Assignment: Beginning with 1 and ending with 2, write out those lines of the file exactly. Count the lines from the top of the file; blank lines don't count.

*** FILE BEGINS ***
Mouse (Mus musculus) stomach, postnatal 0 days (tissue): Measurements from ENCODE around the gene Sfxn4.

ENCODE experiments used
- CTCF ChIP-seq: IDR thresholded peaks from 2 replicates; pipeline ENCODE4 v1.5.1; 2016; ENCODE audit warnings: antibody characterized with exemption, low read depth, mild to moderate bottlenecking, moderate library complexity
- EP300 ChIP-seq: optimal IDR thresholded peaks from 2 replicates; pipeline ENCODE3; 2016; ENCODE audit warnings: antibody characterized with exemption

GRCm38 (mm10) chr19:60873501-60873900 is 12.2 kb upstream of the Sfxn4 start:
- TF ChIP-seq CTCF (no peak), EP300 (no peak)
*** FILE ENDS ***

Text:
Mouse (Mus musculus) stomach, postnatal 0 days (tissue): Measurements from ENCODE around the gene Sfxn4.

ENCODE experiments used